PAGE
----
‘What are you doing now?’ she said, pointing as she leaped down.
He could not help but notice she was a funny kid, typical only child, nosy and solitary, old for her years. He should know, he had been almost one himself. Why was she not in school? Kids today seemed to have no respect for their elders.
All he wanted now was a bit of peace and quiet to see his way through next month’s decisions. The fact they had to take in strangers to make ends meet was no comfort. Now he couldn’t even wall in peace with those eyes on him.
‘Where have all your sheep gone?’ the girl asked, pointing out the obvious.
‘I’m waiting for some new ones,’ he answered carefully.
‘Did all yours get killed?’ she asked nonchalantly.
It was his turn to go pink. He nodded, then he saw with relief that her mother was storming down the field, her red-gold hair flying. They were a pair, those two, like peas off a pod.
‘Where’ve you been, Evie? I’ve been looking for you everywhere!’ shouted the Partridge woman.
‘I was only exploring and I found nuts and leaves and feathers, and a white lady walking through the trees,’ the kid replied.
‘Oh, yes, where did you see her then?’ he quipped, watching the mother’s lips smile though her eyes weren’t.
‘She waved to me but I couldn’t catch up with her and she disappeared right through the trees like magic,’ Evie replied.
‘What do you feed this kid on, magic mushrooms?’ Nik couldn’t help laughing and the mother blushed.
‘Geneva has a vivid imagination. Only children often do …’
Seeing she was rattled, he tried to explain. ‘We do get hippies wandering up the slopes on the magic mushroom trail,’ he offered, well aware that his waxed coat smelled to high heaven and he must look like a tramp himself in his mucky clothes. ‘Just get her off these walls. This is not a playground. I’ve told her if the wall breaks and my new sheep get out, she’ll be for it. The new stock won’t be familiar with these fields and will wander away.’ The woman did have the dignity to blush as she pulled her kid down in one fell swoop.
‘I did see a lady playing hide-and-seek,’ the brat argued, pointing to the far copse.
‘Never mind about that, do as Mr Snowden says,’ Evie’s mother bristled.
‘Will we see lambing time?’
Nik could see that Evie was a persistent kid so he shook his head. ‘Not this year, you won’t, and you’ll be gone before the season starts again.’ What a relief, he thought.
‘Can we stay until the next lambing then?’ asked the girl, tugging at her mother’s sweater.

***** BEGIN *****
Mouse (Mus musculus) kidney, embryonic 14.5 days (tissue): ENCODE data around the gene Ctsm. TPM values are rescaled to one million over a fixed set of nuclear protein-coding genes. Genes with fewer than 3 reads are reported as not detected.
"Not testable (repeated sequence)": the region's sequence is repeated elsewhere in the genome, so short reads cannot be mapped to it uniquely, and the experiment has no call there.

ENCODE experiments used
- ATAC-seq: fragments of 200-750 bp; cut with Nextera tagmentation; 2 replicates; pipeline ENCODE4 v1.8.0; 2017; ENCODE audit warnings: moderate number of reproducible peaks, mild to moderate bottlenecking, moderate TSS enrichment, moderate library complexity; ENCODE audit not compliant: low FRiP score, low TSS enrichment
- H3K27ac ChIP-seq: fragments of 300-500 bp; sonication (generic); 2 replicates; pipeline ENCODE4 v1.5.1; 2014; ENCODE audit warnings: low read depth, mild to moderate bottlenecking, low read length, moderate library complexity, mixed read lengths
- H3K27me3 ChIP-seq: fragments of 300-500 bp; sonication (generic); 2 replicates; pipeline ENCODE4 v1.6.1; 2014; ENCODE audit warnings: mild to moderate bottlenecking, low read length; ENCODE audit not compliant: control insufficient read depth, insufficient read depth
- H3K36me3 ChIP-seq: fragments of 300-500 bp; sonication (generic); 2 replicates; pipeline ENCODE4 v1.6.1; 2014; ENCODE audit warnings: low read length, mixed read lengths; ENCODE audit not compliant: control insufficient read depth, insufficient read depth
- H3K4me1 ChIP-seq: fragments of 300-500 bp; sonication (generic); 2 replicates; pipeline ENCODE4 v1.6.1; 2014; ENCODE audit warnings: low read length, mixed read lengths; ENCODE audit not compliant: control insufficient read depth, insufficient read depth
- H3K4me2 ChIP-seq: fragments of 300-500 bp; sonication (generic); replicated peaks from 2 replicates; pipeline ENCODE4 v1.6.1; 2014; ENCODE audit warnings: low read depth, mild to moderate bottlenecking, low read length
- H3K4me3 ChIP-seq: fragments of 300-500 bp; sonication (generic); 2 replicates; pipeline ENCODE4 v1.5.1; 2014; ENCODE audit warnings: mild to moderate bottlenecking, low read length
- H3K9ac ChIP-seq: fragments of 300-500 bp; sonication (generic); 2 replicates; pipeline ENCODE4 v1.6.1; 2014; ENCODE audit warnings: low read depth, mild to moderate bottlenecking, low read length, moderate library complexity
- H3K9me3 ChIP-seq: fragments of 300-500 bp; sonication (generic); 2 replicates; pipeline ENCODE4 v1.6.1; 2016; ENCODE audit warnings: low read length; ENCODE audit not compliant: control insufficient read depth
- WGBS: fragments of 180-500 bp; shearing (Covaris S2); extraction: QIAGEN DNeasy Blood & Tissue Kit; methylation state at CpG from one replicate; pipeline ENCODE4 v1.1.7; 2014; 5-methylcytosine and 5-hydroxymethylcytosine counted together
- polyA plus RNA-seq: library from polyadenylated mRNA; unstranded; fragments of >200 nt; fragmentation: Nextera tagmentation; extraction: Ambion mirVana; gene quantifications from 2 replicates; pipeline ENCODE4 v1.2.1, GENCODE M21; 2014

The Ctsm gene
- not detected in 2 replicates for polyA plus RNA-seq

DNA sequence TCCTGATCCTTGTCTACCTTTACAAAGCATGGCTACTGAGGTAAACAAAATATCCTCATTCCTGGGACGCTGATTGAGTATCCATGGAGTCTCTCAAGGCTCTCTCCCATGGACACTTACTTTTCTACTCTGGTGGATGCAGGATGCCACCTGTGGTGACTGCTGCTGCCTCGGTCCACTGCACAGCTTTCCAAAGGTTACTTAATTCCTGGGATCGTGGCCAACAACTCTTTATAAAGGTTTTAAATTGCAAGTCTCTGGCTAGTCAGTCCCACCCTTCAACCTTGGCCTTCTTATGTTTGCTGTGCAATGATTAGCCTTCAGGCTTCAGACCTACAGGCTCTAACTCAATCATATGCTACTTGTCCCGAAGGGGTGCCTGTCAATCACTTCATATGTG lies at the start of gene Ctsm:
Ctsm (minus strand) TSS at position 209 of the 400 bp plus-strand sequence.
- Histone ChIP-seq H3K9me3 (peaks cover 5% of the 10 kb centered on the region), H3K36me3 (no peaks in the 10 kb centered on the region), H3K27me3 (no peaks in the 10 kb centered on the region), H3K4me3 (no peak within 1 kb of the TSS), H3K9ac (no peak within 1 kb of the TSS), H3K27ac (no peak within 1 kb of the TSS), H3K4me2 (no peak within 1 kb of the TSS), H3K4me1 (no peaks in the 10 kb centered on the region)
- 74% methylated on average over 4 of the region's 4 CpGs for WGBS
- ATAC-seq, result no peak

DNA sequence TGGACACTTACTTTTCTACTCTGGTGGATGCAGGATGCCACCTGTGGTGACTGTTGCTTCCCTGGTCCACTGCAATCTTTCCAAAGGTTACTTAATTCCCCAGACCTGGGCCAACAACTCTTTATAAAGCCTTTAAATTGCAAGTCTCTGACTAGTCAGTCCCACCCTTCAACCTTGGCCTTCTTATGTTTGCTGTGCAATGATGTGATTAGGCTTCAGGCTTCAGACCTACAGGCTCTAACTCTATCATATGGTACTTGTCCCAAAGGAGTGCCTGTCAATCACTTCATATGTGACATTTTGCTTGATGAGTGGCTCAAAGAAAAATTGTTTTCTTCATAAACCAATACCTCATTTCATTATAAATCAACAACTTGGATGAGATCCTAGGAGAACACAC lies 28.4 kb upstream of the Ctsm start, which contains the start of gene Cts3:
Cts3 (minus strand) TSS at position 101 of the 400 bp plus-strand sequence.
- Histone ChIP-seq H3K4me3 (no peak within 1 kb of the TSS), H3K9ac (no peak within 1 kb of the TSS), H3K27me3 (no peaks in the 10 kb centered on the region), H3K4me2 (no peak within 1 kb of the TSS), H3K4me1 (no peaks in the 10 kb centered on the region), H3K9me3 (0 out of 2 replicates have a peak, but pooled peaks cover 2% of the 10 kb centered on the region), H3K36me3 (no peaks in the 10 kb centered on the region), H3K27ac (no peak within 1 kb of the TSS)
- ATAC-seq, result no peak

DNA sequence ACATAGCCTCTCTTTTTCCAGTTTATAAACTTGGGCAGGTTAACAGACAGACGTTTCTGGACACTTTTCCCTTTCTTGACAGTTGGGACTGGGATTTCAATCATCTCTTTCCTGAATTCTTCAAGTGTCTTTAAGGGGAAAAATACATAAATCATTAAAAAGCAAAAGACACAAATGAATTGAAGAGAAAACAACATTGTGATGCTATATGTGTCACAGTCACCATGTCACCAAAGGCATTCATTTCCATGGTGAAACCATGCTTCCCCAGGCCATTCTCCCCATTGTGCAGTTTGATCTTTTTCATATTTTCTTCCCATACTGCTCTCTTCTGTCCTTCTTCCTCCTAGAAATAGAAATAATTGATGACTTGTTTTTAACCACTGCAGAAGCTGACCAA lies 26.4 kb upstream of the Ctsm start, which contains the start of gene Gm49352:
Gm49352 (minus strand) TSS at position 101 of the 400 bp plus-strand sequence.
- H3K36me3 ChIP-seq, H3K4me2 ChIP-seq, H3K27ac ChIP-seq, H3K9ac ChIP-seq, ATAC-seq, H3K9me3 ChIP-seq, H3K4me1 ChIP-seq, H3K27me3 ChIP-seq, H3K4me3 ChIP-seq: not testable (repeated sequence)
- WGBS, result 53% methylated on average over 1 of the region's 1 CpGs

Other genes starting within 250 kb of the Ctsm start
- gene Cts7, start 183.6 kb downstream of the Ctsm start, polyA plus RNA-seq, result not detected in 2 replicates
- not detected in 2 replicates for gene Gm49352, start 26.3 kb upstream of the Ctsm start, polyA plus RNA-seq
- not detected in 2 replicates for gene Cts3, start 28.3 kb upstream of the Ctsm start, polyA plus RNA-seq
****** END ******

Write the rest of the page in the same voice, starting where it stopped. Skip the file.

‘I’m not sure … Perhaps we can come back for a weekend another time and see them then,’ came the mother’s diplomatic answer. ‘Come on, muppet, let’s not bother Mr Snowden any more than we have to.’ She grabbed Evie’s hand. ‘Don’t sneak off like that again. You must always tell me where you’re going.’
‘But I did see a lady in the wood; she was just like Cinderella gathering sticks. I did, I did!’ Evie pleaded in vain.
‘If you say so,’ came the weary reply.
Nik watched as the woman gave him a look and a sigh, not believing a word. They were an odd pair and he wondered just what was driving them so far north with only each other for company. Perhaps they were running away from someone or something. If so, they’d picked a strange hiding place. There was nothing in Wintergill that wasn’t ferreted out by gossips. Dalesmen were secretive about themselves but curious about offcomers, and his mother would be quietly gleaning information to fill in the gaps, he smiled to himself.
So the kid sees the White Lady too, he mused, lighting his pipe and turning back to his task, switching on his Walkman and losing himself in music. He could have said something to explain who she was but he’d stayed dumb, not wanting to admit to seeing something odd himself now and again. That was none of their business.
He needed no third eye nor any reminders that there would be no lambs, no new life in his fields. The thought of waiting another year to tup his ewes did not bear thinking about.
Suddenly his canned music was grating on the ear and his back ached. Enough of pretending he was busy, he decided, and made for the back door.
He paused, staring over the empty fields again. How many generations was it going to take for his new stock to be hefted to these hills; to know where to graze safely out on the moor, read the weather signs and learn the best walls to shelter underneath out of the snow? He didn’t want kids roaming around, he wanted stock and a proper income. When would life ever return to normal?
Will this journey never end? Blanche sighs, for she has travelled down the weary paths of time, over fell and fountain for so many years; a trick of the light, a shadow on the wall. She shimmers in the darkness, seen only in the glint in the eye of a barking dog, which whiffs her scent, growls in the air and sinks its teeth into nothingness.